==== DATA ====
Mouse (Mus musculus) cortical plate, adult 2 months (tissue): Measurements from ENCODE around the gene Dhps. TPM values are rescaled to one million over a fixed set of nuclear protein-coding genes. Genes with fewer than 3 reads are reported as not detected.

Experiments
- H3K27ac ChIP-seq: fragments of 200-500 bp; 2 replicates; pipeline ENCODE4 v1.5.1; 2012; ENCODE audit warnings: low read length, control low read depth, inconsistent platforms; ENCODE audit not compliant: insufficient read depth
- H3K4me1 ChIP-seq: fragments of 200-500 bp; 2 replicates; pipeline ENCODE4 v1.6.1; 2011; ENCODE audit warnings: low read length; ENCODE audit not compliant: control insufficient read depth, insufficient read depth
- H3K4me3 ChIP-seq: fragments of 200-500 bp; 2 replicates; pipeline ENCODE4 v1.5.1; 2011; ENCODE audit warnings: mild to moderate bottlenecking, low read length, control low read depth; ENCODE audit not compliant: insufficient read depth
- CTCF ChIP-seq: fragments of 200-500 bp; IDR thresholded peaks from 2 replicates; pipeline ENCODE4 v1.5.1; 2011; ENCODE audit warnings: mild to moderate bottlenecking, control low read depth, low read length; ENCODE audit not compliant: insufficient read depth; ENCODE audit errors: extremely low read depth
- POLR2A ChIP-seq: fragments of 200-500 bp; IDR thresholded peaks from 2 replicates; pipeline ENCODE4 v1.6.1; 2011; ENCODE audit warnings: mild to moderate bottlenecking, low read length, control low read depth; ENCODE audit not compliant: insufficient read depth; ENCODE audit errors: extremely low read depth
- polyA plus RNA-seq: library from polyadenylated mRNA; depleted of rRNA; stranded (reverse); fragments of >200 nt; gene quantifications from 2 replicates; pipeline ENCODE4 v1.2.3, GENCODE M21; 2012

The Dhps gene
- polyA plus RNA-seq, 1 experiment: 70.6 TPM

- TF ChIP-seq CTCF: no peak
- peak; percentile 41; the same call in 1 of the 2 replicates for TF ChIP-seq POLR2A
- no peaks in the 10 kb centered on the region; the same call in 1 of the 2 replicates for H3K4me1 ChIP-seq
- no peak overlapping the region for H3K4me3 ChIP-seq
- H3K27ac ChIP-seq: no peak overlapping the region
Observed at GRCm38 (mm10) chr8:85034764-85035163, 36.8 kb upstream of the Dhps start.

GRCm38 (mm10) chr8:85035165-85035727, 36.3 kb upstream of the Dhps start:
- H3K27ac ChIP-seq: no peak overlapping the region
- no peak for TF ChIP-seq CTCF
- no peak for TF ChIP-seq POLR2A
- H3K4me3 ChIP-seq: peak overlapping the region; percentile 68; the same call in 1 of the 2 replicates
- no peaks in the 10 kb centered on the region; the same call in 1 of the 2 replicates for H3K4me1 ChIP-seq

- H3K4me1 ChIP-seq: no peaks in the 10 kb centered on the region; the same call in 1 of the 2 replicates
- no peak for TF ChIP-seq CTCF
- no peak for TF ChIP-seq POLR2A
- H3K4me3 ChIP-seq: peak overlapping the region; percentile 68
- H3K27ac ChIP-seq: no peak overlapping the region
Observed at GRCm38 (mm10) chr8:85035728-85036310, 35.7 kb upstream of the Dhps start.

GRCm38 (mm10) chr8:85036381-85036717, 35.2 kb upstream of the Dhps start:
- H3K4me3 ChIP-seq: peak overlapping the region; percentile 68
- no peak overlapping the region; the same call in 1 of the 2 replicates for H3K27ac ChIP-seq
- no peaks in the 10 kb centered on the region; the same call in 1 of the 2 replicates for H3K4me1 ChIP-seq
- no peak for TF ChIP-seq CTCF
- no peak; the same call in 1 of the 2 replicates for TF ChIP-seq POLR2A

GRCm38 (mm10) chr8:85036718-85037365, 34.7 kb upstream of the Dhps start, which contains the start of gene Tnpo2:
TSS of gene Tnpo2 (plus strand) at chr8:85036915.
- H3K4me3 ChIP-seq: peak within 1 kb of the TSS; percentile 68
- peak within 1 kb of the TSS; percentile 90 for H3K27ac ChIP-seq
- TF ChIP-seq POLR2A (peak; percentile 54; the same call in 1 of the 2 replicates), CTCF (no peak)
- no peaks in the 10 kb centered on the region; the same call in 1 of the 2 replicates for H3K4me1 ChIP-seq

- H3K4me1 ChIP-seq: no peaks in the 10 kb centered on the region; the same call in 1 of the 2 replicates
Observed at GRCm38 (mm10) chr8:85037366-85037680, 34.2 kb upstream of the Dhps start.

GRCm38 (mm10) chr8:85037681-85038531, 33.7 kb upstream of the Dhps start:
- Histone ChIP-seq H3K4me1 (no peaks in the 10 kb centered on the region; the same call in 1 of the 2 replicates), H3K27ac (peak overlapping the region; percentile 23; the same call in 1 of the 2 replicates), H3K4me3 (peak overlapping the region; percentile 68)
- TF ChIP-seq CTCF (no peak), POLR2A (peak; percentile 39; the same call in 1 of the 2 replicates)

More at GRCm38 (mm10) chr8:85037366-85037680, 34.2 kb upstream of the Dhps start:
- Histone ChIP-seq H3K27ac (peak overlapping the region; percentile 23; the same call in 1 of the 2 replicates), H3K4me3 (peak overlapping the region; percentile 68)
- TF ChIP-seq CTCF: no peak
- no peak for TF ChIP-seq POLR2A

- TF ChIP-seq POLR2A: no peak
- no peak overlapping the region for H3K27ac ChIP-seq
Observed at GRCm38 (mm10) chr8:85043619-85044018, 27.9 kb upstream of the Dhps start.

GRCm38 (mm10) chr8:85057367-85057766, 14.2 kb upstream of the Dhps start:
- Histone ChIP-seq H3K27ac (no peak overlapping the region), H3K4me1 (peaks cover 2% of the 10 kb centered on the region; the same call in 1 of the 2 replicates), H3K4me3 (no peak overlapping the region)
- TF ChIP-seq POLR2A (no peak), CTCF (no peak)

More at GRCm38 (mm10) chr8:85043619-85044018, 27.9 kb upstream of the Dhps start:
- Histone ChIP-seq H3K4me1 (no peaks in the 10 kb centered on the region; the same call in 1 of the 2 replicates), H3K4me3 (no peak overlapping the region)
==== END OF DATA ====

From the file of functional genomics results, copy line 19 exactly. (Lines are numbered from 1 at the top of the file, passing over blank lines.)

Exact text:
- no peak for TF ChIP-seq CTCF